noun \ˈsfir\

: a round object

geometry : a three-dimensional shape that looks like a ball

: an area of influence or activity

Full Definition of SPHERE

a (1) :  the apparent surface of the heavens of which half forms the dome of the visible sky (2) :  any of the concentric and eccentric revolving spherical transparent shells in which according to ancient astronomy stars, sun, planets, and moon are set
b :  a globe depicting such a sphere; broadly :  globe a
a :  a globular body :  ball
b :  planet, star
c (1) :  a solid that is bounded by a surface consisting of all points at a given distance from a point constituting its center — see volume table
(2) :  the bounding surface of a sphere
:  natural, normal, or proper place; especially :  social order or rank <not in the same sphere as his moneyed friends>
a obsolete :  orbit
b :  an area or range over or within which someone or something acts, exists, or has influence or significance <the public sphere>
spher·ic \ˈsfir-ik, ˈsfer-\ adjective, archaic
sphe·ric·i·ty \sfir-ˈi-sə-tē\ noun

Examples of SPHERE

  1. All points on a sphere are the same distance from the center.
  2. Women at that time were confined to the domestic sphere.
  3. They recognize that jobs in the public sphere are valuable.

Origin of SPHERE

Middle English spere globe, celestial sphere, from Anglo-French espere, from Latin sphaera, from Greek sphaira, literally, ball; perhaps akin to Greek spairein to quiver — more at spurn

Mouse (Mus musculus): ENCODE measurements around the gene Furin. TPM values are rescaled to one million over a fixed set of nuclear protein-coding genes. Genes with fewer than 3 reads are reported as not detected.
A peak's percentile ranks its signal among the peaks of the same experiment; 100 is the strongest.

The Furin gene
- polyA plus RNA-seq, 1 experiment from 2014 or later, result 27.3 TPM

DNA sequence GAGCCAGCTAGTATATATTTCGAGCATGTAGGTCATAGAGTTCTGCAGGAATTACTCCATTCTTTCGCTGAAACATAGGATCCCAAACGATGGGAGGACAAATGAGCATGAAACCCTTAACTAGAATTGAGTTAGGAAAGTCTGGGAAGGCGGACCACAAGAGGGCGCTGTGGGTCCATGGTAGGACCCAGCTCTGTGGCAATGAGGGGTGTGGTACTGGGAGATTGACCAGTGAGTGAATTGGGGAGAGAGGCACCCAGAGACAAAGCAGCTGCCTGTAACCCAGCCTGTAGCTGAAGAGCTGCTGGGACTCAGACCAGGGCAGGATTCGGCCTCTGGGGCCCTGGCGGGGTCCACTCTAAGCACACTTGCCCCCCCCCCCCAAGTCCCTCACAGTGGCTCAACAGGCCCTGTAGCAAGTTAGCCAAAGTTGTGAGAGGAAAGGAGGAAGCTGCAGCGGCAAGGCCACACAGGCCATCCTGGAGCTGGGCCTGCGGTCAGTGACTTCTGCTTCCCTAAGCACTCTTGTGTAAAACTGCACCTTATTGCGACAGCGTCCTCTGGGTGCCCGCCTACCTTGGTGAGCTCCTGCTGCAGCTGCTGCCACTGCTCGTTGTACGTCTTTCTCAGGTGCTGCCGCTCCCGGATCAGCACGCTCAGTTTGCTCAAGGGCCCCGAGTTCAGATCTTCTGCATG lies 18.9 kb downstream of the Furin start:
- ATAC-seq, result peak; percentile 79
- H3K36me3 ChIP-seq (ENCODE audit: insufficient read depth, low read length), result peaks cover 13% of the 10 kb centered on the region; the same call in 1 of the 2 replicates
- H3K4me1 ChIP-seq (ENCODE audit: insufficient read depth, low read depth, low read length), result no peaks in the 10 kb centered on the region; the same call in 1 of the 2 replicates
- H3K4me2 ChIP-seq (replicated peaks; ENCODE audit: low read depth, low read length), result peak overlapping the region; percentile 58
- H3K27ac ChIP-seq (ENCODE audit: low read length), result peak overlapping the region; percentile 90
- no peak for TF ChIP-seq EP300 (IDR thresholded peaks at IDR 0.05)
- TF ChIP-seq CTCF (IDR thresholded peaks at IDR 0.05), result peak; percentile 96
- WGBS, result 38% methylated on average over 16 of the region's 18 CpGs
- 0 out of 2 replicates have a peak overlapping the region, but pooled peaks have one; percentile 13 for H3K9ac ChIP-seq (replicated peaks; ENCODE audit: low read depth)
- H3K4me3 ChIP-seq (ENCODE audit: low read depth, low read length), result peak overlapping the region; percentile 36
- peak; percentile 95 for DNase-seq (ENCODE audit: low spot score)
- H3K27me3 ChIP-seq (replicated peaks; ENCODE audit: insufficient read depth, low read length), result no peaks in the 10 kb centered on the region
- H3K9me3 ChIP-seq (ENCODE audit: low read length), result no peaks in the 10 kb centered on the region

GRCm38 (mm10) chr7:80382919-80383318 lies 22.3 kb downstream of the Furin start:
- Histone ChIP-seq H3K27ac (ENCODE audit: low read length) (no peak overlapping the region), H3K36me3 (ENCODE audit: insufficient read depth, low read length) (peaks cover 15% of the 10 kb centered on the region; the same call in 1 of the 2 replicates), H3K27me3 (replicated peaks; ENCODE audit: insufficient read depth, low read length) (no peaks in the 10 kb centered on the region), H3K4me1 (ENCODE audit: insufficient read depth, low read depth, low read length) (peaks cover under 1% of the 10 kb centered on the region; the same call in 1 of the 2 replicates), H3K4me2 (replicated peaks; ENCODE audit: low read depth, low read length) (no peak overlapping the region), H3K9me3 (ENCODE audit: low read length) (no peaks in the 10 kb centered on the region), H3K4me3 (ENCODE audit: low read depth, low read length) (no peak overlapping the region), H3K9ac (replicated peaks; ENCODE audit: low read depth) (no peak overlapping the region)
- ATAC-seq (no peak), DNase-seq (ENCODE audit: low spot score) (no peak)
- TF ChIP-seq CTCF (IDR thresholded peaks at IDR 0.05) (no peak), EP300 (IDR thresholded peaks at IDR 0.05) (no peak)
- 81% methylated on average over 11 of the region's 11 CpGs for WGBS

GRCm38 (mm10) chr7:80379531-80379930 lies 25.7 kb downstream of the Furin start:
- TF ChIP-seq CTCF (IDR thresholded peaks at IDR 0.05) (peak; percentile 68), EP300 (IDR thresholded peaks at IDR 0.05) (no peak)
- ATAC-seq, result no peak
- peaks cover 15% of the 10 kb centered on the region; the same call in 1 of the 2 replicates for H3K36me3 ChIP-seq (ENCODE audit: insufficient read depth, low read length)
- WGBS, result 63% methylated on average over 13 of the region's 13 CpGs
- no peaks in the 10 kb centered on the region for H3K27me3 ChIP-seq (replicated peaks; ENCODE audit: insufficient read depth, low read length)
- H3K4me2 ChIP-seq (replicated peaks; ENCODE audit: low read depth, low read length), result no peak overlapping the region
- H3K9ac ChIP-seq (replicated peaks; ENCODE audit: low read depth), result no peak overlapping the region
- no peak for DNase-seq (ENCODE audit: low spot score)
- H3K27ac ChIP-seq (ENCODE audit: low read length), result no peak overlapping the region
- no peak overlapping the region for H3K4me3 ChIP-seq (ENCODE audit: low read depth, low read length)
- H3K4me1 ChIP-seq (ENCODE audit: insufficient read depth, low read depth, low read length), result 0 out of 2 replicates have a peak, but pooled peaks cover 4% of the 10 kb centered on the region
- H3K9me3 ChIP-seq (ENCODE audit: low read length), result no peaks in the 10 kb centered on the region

First Known Use: 14th century

Related to SPHERE

Other Astronomy Terms

gibbous, nadir, nebulous, penumbra, retrograde, sidereal, syzygy, wane, wax, zenith


transitive verb

Definition of SPHERE

:  to place in a sphere or among the spheres :  ensphere
:  to form into a sphere

First Known Use of SPHERE



noun    (Concise Encyclopedia)

In geometry, the set of all points in three-dimensional space lying the same distance (the radius) from a given point (the centre), or the result of rotating a circle about one of its diameters. The components and properties of a sphere are analogous to those of a circle. A diameter is any line segment connecting two points of a sphere and passing through its centre. The circumference is the length of any great circle, the intersection of the sphere with any plane passing through its centre. A meridian is any great circle passing through a point designated a pole. A geodesic, the shortest distance between any two points on a sphere, is an arc of the great circle through the two points. The formula for determining a sphere's surface area is 4r2; its volume is determined by ()r3. The study of spheres is basic to terrestrial geography and is one of the principal areas of Euclidean geometry and elliptic geometry.


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